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Herbert Ames Cahoon, Jr., social worker, community activist, mentor of students at Dwight Hall at Yale and long-time Director of Yale Volunteer Services, died August 18, 2008 at his home in Woodbridge, CT at 91 years of age.

He is survived by his wife, Jean, daughter Catherine Burnett of Canada and daughter Sarah Cahoon-Poindexter of California, and grandson Wade Poindexter, a student at the University of Arizona.

A memorial service for Herb Cahoon will be held on Friday, September 26 at 4:00pm in Dwight Chapel, 67 High Street, New Haven, CT.  For more information, please contact Dwight Hall at 203.432.2420.  His family requests that in lieu of flowers donations be sent in Herb's memory to the Herb Cahoon Campus and Community Fund at Dwight Hall.

Herb was born January 18, 1917 in Swampscott, Massachusetts.  He earned a B.A. from Wesleyan University in 1939 and a M.S. from the School of Social Work at Columbia University in 1948.  He declared himself to be a conscientious objector and served as a non-combatant medic during World War II.

Herb was appointed as Director of Volunteer Services at Yale University by President A. Whitney Griswold in 1960. Cahoon drew from his extensive background in social work to advise student volunteers and nearly tripled the number of Yale students engaged in community services activities from 300 in 1960, to more than 1,000 at the time of his retirement in 1982.

The Volunteer Services staff was later merged into Dwight Hall at Yale, The Center for Public Service and Social Justice at Yale, and Herb continued his association with students at Dwight Hall for another 25 years following his retirement.

He worked closely with undergraduate leaders at Dwight Hall, and with staff from the Yale Chaplains Office, during a period of substantial change at Yale University.  During his tenure, Dwight Hall became a more secular organization (originally founded as the Young Mens Christian Association of Yale in 1881) due to the increasing religious diversity at Yale. The introduction of women at Yale in 1969 also played in important role in community outreach. 

Under the guidance of Cahoon, students helped establish non-profit organizations such as Marrakech, Inc. and the New Haven Halfway House. Cahoon and Dwight Hall Executive Director David Warren created the Dwight Hall Summer Internship Program to offer summer employment for students starting in 1969 who designed collaborative projects in conjunction with community leaders to address critical needs in New Haven, CT.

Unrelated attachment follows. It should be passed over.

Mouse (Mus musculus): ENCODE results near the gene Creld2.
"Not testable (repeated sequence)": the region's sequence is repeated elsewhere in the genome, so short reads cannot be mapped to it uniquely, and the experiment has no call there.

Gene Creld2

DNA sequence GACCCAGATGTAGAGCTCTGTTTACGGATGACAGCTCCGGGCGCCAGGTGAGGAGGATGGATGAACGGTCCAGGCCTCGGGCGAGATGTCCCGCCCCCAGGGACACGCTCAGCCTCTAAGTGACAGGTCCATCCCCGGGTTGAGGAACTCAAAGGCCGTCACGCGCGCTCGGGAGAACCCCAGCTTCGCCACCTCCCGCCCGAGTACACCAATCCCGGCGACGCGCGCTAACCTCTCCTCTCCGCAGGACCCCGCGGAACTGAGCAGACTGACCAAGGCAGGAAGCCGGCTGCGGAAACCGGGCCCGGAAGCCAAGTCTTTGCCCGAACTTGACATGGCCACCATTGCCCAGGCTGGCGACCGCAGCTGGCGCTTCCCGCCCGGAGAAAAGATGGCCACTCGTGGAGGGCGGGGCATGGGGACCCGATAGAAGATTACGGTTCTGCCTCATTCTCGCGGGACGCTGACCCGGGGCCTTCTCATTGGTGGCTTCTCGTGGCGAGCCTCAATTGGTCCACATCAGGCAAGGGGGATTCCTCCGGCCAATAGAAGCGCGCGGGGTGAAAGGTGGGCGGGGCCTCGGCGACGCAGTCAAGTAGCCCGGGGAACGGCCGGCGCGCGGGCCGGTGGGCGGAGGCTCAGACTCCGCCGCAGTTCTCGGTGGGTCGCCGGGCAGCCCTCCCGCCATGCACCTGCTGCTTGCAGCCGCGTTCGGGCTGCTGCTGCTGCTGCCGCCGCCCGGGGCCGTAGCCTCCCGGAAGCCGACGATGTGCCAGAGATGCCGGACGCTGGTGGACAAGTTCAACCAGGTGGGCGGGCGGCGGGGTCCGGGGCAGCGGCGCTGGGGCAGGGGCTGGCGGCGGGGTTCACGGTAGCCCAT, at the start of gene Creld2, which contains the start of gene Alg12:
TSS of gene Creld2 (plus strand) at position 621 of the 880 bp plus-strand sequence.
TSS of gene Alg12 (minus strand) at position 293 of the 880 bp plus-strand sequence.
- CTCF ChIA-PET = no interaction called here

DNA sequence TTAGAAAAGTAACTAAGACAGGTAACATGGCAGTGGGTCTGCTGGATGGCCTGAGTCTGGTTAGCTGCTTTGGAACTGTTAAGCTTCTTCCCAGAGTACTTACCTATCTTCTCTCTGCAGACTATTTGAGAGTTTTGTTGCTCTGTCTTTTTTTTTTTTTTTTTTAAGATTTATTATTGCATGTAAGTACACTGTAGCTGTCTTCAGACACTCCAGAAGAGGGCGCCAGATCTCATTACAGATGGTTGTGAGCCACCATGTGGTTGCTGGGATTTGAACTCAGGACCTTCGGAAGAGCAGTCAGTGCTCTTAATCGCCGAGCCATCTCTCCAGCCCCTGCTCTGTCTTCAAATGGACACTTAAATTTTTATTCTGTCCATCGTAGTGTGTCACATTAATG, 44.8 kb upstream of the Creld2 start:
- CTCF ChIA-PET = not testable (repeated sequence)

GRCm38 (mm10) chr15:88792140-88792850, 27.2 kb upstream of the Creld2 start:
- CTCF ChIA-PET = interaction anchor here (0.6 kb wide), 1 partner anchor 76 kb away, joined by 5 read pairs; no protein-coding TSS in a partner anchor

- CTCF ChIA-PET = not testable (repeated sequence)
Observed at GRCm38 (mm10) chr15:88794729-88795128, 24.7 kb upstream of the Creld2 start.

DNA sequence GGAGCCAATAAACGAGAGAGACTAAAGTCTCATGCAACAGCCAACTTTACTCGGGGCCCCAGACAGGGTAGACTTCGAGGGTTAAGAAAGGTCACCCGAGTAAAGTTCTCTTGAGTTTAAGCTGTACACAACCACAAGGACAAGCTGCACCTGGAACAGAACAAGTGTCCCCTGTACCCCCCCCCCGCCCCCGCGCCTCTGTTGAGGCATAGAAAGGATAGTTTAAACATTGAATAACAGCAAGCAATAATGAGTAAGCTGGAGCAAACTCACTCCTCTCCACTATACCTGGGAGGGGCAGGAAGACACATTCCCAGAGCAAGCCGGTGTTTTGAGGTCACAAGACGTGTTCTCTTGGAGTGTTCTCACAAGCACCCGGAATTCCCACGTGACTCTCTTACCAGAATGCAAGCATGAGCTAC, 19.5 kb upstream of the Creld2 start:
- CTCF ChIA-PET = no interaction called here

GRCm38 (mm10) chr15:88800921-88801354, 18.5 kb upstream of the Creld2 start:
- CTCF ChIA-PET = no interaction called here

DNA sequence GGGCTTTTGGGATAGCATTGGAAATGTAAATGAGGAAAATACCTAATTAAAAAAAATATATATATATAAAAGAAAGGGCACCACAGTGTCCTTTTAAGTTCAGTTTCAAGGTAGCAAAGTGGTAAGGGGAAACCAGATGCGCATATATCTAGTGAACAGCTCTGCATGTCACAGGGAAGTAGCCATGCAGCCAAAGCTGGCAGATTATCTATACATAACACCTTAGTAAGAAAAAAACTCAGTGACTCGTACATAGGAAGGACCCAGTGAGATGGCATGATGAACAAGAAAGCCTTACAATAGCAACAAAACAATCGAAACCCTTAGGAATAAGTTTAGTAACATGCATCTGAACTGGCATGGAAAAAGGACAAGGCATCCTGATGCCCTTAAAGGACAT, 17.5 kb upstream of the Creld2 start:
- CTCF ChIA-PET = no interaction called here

Herb Cahoon's other professional experiences included work as a senior social worker at the New York State Psychiatric Institute and Sing Sing Prison; member of the Bureau of Public Assistance in Los Angeles, CA; staff member of the New York City Youth Board and St. Christophers School in Dobbs Ferry, NY, an institution for the care of emotionally disturbed children; and the assistant superintendant of the New Haven Receiving Home of the Connecticut Department of Welfare. 

Cahoon also influenced generations of activists by organizing Freedom Rides with Yale Chaplain Rev. William Sloane Coffin during the Civil Rights Movement, counseling draft resistors during the Vietnam War, and facilitating Dwight Halls role as a neutral broker in defusing campus and community outrage over the New Haven Black Panther trials in 1970.

Cahoon's legacy is acutely felt today, as Dwight Hall has grown to involve nearly 3,500 students in 70 student-run community service and social action organizations that collaborate with nearly 300 community-based organizations and grassroots campaigns.  His guiding principals for student service organizations that students should design programs that address identified needs in the community, collaborate with existing organizations and established community leaders to implement programs, and carefully consider the sustainability of programs given the short tenure of student leaders are still utilized by Dwight Hall as necessary components for program development.